In the wake of the Mississippi “Freedom Summer” of 1964 and similar drives to register black voters in other Southern states, many African Americans suffered the loss of their jobs and homes as retaliation for registering to vote. In December of 1965, Father Francis X. Walter, an Episcopal priest and civil rights activist, was driving through Wilcox County to document cases of such retaliation. While passing through Possum Bend, he happened upon a clothesline from which were hanging three vibrant handmade quilts. Struck by their unique beauty, Father Walter realized that the women of Wilcox County could supplement their family incomes—which had been less than $1,000 a year—by organizing a quilting collective.
Established in 1966, the Freedom Quilting Bee soon became a major success, its vivid products catching the eye of New York fashion mavens and tastemakers such as Diana Vreeland, editor of Vogue magazine. As the Bee became increasingly successful, instead of employing the scrapbag fabrics that characterized the earlier work of rural quilters, they began to use more costly materials, as is the case with this striking example, constructed from rich fabrics manufactured by Liberty, a London department store known for its luxurious printed textiles.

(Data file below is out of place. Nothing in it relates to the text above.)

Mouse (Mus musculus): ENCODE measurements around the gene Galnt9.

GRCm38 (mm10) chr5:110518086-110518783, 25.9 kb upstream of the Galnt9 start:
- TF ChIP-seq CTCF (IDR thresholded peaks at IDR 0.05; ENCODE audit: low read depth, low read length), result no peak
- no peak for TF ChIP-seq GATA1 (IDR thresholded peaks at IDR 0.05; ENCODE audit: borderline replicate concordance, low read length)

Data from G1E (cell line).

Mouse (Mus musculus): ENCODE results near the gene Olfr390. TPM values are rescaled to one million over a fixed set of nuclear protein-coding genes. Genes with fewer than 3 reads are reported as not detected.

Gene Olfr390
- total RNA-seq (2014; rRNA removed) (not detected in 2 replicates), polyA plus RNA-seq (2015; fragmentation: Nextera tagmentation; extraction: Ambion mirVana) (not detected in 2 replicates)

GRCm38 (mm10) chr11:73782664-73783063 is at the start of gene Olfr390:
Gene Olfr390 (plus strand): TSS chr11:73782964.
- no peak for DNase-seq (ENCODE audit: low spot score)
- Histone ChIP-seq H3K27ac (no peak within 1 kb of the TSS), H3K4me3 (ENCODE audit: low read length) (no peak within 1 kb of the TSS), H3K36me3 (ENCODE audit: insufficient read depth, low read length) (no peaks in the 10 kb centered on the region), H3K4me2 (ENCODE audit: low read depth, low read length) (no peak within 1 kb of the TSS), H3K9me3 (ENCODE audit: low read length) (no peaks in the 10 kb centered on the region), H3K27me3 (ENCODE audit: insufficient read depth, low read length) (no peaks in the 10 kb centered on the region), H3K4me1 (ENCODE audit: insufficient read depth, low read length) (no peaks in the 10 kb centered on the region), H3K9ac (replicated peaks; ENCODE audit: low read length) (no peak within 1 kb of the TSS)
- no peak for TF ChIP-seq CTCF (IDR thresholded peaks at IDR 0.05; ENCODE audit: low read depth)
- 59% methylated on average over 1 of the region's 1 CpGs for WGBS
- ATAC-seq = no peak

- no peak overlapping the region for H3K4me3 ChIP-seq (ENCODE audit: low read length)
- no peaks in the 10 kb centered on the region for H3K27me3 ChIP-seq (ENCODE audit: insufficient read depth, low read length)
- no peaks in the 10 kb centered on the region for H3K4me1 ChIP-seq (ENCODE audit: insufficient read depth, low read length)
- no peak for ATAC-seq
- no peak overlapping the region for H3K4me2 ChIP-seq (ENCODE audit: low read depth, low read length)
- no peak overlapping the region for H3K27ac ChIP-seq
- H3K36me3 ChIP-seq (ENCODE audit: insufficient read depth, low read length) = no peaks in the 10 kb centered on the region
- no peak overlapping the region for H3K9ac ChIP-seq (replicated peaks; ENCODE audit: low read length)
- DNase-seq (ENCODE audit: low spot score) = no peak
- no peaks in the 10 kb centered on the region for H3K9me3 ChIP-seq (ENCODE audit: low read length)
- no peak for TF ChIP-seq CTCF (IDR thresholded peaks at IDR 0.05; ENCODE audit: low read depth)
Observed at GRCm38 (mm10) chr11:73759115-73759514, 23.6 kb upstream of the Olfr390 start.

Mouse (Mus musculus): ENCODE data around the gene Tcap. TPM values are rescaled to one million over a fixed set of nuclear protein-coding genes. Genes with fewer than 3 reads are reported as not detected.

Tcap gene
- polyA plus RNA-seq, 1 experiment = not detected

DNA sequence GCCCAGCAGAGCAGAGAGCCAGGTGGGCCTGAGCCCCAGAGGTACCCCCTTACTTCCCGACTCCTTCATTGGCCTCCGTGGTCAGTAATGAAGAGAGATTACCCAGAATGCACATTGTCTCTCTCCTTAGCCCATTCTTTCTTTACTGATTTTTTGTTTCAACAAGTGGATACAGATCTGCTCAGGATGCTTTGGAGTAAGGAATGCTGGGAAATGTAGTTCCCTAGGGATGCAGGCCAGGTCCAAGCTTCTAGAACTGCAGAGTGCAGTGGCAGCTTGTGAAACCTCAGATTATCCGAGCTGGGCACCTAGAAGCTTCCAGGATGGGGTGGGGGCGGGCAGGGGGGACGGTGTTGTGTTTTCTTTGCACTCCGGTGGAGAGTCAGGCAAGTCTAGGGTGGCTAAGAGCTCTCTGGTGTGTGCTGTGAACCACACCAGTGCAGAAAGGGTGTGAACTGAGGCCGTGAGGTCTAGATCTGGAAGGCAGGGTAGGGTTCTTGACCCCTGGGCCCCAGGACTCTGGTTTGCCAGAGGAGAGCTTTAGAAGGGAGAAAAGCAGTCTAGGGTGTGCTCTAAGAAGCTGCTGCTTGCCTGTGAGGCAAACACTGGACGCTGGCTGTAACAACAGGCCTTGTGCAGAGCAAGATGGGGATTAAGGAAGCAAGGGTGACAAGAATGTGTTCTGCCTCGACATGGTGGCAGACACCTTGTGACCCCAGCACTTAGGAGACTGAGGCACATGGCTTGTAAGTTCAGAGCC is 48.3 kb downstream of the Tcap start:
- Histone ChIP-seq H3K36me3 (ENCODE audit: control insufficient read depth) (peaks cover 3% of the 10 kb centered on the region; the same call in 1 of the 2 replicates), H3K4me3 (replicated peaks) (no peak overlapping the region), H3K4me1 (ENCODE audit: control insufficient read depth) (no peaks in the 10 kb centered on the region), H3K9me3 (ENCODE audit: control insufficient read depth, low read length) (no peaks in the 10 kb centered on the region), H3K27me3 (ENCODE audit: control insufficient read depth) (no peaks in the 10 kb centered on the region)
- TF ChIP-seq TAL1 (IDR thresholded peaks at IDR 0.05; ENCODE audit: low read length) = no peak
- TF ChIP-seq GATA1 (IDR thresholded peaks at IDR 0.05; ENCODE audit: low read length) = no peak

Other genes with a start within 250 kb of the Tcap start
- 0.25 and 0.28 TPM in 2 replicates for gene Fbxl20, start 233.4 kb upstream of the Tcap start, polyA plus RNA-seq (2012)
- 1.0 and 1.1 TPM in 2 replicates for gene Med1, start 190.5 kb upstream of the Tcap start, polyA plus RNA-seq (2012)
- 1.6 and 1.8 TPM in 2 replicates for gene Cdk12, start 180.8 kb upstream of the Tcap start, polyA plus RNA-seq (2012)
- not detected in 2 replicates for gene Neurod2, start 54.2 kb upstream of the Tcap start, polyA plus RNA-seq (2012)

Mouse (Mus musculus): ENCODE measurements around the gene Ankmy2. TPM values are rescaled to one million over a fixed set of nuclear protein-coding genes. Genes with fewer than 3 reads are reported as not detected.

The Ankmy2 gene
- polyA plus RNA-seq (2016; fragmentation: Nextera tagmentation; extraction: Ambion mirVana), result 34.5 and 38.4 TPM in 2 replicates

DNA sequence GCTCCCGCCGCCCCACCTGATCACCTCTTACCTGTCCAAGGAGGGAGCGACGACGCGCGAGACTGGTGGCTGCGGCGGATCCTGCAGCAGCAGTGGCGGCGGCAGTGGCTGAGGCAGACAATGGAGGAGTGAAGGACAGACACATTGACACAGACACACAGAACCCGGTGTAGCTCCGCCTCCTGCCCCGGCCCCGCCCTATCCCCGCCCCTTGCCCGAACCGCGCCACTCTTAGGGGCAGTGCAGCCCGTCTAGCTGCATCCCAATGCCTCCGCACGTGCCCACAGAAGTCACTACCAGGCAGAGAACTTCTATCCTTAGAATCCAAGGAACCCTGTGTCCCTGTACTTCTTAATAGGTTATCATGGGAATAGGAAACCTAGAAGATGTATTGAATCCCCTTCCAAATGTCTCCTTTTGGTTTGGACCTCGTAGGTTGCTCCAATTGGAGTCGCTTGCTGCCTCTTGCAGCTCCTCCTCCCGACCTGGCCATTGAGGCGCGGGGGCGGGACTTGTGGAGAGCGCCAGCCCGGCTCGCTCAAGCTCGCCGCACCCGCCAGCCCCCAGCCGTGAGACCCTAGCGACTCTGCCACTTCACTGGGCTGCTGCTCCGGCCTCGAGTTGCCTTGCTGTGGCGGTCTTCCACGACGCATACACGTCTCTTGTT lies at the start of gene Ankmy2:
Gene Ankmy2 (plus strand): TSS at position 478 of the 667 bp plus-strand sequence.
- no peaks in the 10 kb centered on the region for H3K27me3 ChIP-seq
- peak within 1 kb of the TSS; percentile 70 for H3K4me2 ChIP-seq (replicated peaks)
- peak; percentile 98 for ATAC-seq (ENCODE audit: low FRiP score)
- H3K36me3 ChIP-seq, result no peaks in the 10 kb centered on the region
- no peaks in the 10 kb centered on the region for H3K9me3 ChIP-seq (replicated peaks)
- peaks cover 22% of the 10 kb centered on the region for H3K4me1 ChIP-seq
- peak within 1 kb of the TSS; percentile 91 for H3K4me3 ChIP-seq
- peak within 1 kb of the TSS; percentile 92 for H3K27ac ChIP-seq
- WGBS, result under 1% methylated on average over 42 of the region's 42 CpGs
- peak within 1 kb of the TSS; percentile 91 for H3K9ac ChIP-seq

The Freedom Quilting Bee’s work has been displayed in the Smithsonian Institution and sold in stores such as Bloomingdale’s. More recently, the Bee—the largest employer in Wilcox County—has diversified their production, producing conference bags. In 1999, Ben & Jerry’s, the Vermont ice cream maker, established a licensing agreement with the Freedom Quilting Bee for the production of cow bandanas, aprons and baby bibs. In their own words, the Freedom Quilting Bee “has become the embodiment of a concept of economic independence for black women.”